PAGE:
Why Star 93.5 Should Branch Out

IMG_3810I hate the radio. I do not dislike country music stations, hip stations, pop stations, or classic rock stations. Generally, I have a firm, deep-seeded disdain for them all. I do not hate them because I hate music, but rather I hate them because they play crappy music.

I am a music lover. I am not a person who professes to be one who “just listens to everything.” You can listen to a variety of music and still have integrity, but you cannot listen to everything and proclaim to measure it equally.

“Music snob” might be a more appropriate title. I do not claim the title due to expertise in music theory, but in saying that I ask a lot of music.

Because I have an appreciation for music, for the potential it has to move me, to speak to me in an emotional and spiritual way, I hate the radio. Music that has power, that has substance and depth, still exists in practically every genre.

However, I found that the popular radio has lowered our standard and our expectations for good music. Many popular artists such as Kanye West and Katy Perry have convinced us that music is only sparkle, that the depth is puddle-deep.

Typically, the college radio station is a place where students can explore artists that are not MTV robots and has the potential to air music that is thick. The freedom to play local artists, to play up-and-coming musicians, is plausible. However, since MC’s radio station is “Christian,” we miss out on this cultural opportunity.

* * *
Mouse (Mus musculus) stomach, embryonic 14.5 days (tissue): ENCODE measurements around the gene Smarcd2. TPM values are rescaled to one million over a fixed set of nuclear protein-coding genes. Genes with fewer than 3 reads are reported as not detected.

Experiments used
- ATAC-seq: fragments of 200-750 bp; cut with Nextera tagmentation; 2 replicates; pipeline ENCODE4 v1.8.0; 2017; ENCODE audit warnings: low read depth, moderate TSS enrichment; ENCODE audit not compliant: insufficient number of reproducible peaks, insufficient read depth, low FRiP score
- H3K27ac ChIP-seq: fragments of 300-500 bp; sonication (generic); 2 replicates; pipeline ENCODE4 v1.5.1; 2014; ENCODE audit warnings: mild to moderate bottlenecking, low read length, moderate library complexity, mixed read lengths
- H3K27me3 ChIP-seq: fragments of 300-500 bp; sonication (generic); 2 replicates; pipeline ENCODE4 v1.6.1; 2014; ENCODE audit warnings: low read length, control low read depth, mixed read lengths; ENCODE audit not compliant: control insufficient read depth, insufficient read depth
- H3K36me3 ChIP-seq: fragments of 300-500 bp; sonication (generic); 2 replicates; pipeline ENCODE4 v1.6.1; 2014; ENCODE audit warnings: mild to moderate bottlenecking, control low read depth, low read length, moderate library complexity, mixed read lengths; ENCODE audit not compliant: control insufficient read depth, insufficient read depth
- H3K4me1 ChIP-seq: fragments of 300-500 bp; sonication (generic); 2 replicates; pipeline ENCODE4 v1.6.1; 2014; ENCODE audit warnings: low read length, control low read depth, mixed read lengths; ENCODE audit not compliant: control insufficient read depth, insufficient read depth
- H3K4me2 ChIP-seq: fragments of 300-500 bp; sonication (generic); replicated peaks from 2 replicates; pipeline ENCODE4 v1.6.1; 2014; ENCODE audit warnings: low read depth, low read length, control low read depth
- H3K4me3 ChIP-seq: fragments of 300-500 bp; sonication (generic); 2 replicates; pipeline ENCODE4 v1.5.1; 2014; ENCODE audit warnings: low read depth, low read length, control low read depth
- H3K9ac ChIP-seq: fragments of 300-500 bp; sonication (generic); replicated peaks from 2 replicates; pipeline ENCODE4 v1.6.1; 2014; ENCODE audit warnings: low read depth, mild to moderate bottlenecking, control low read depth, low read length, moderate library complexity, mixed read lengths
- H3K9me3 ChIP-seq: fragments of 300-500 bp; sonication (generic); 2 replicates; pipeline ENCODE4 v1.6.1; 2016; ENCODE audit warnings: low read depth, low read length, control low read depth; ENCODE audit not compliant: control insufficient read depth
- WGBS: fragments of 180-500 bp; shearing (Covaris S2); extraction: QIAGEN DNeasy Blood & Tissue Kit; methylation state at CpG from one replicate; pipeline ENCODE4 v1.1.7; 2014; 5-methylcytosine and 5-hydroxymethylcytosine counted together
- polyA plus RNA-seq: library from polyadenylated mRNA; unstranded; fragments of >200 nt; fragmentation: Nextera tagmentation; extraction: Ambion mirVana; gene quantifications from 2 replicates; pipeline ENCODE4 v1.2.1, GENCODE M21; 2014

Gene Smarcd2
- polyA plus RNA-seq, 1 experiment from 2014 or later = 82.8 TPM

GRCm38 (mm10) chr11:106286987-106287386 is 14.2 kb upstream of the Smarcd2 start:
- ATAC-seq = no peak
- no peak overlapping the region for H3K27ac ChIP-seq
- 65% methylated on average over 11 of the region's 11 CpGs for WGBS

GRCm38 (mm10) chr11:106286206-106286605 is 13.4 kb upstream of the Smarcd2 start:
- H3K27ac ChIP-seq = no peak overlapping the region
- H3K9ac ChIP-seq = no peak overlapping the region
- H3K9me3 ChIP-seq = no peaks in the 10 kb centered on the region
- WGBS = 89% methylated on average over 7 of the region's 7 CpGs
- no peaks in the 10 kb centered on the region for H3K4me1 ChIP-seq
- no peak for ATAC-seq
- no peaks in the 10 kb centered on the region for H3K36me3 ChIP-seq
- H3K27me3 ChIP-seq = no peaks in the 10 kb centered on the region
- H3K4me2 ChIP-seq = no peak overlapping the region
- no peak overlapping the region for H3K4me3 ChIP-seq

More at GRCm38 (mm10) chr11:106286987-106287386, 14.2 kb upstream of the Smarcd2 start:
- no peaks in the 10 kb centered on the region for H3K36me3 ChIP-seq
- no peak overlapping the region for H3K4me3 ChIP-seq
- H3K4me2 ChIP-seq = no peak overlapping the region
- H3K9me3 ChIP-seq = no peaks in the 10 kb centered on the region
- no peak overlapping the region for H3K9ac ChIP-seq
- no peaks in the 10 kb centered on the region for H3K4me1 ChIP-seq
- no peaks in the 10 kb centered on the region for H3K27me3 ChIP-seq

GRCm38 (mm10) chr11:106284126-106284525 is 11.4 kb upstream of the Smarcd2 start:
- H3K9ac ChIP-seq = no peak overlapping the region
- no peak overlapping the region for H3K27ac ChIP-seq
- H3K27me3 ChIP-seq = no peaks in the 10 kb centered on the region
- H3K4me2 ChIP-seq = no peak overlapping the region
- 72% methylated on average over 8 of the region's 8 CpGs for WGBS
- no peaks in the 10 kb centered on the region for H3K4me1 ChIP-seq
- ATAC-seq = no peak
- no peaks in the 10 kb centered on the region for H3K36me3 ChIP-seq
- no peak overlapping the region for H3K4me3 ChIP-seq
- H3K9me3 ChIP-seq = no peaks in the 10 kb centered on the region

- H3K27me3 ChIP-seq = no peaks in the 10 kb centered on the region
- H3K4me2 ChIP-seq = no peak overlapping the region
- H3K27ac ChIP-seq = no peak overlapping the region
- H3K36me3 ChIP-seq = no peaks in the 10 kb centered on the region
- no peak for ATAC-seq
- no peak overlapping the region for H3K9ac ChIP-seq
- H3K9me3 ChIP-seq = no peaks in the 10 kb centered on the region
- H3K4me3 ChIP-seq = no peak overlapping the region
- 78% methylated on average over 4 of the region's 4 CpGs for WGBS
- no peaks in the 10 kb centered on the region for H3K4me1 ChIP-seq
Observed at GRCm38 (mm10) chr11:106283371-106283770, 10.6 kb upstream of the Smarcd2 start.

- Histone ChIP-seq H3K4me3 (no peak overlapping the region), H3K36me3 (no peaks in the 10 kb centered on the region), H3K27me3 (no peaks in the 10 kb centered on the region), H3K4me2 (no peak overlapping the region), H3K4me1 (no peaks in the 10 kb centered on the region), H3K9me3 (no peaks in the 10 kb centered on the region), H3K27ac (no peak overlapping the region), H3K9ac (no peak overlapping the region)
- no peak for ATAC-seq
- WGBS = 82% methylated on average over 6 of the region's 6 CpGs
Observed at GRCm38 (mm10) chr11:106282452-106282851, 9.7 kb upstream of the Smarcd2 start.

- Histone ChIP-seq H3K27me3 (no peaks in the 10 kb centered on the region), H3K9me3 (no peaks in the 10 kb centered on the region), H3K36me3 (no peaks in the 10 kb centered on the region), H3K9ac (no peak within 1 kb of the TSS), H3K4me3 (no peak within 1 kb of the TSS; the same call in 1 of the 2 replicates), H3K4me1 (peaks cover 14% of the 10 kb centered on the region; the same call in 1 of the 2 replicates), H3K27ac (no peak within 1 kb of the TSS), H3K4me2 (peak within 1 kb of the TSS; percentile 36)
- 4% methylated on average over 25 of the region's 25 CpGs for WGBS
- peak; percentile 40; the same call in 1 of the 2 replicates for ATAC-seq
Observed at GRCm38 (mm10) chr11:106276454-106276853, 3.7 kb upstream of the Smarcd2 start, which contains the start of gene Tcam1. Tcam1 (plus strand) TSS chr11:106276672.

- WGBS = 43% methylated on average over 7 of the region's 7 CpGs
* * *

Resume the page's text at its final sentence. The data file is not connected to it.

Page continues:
Choosing to only play Christian music on our campus seems illogical to me. I understand that MC wishes to ground its identity in Christ and promote Christian values. I do not agree, however, that the separation from the secular music world is a biblical necessity or an accurate representation of the student body.

Most MC students do not listen exclusively to Christian music. There may be a few of those individuals, but for the vast majority, they enjoy other types of music.

If anything, playing a blend of “Christian” music with quality secular music would draw an audience of listeners that would not have tuned in before. Non-Christians would then be invited to listen to a music selection chosen and based on its musical merit, mixing it in with Christian music that also meets a musical standard.

This may shock a few people, but Christian music can be poorly done, just like secular music. Christian music can often lack originality and be stylistically boring just like pop radio. Even though the message of Christian music is the most beautiful message to be given, often times we accept a lower musical standard.

However, when Christian artists are talented and use their musical ability to create art, non-Christians are less likely to discredit the music as lame and might give the words a chance as well.

Empowering the MC radio station to play music that is both secular and Christian would open the door to reach a larger group of people and for students to broaden their musical horizons.

Get some bands like First Aid Kit and Kate Nash to hang out with Gungor and John Mark McMillan for a while, and maybe everyone will enjoy the beauty of music in a new and refreshing way.

Mallory Hudson, Opinions Editor


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